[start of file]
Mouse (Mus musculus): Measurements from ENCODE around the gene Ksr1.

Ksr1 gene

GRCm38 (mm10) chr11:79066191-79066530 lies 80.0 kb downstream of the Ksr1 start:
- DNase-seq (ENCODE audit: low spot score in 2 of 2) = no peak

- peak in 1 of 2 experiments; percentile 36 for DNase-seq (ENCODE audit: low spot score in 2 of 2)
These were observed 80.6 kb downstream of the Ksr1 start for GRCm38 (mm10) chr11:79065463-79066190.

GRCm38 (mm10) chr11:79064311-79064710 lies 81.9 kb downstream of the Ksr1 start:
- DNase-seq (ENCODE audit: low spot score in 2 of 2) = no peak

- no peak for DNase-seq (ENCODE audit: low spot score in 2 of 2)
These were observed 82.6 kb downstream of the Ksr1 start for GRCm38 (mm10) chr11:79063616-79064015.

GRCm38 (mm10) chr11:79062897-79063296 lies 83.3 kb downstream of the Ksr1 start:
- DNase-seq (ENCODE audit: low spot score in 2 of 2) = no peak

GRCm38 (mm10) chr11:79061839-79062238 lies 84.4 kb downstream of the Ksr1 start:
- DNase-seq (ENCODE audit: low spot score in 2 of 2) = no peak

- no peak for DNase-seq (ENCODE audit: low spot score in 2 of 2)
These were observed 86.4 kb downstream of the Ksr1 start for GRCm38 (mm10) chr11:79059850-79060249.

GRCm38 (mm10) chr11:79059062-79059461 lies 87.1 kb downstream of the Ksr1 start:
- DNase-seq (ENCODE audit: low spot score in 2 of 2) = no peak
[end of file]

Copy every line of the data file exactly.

Mouse (Mus musculus): Measurements from ENCODE around the gene Ksr1.

Ksr1 gene

GRCm38 (mm10) chr11:79066191-79066530 lies 80.0 kb downstream of the Ksr1 start:
- DNase-seq (ENCODE audit: low spot score in 2 of 2) = no peak

- peak in 1 of 2 experiments; percentile 36 for DNase-seq (ENCODE audit: low spot score in 2 of 2)
These were observed 80.6 kb downstream of the Ksr1 start for GRCm38 (mm10) chr11:79065463-79066190.

GRCm38 (mm10) chr11:79064311-79064710 lies 81.9 kb downstream of the Ksr1 start:
- DNase-seq (ENCODE audit: low spot score in 2 of 2) = no peak

- no peak for DNase-seq (ENCODE audit: low spot score in 2 of 2)
These were observed 82.6 kb downstream of the Ksr1 start for GRCm38 (mm10) chr11:79063616-79064015.

GRCm38 (mm10) chr11:79062897-79063296 lies 83.3 kb downstream of the Ksr1 start:
- DNase-seq (ENCODE audit: low spot score in 2 of 2) = no peak

GRCm38 (mm10) chr11:79061839-79062238 lies 84.4 kb downstream of the Ksr1 start:
- DNase-seq (ENCODE audit: low spot score in 2 of 2) = no peak

- no peak for DNase-seq (ENCODE audit: low spot score in 2 of 2)
These were observed 86.4 kb downstream of the Ksr1 start for GRCm38 (mm10) chr11:79059850-79060249.

GRCm38 (mm10) chr11:79059062-79059461 lies 87.1 kb downstream of the Ksr1 start:
- DNase-seq (ENCODE audit: low spot score in 2 of 2) = no peak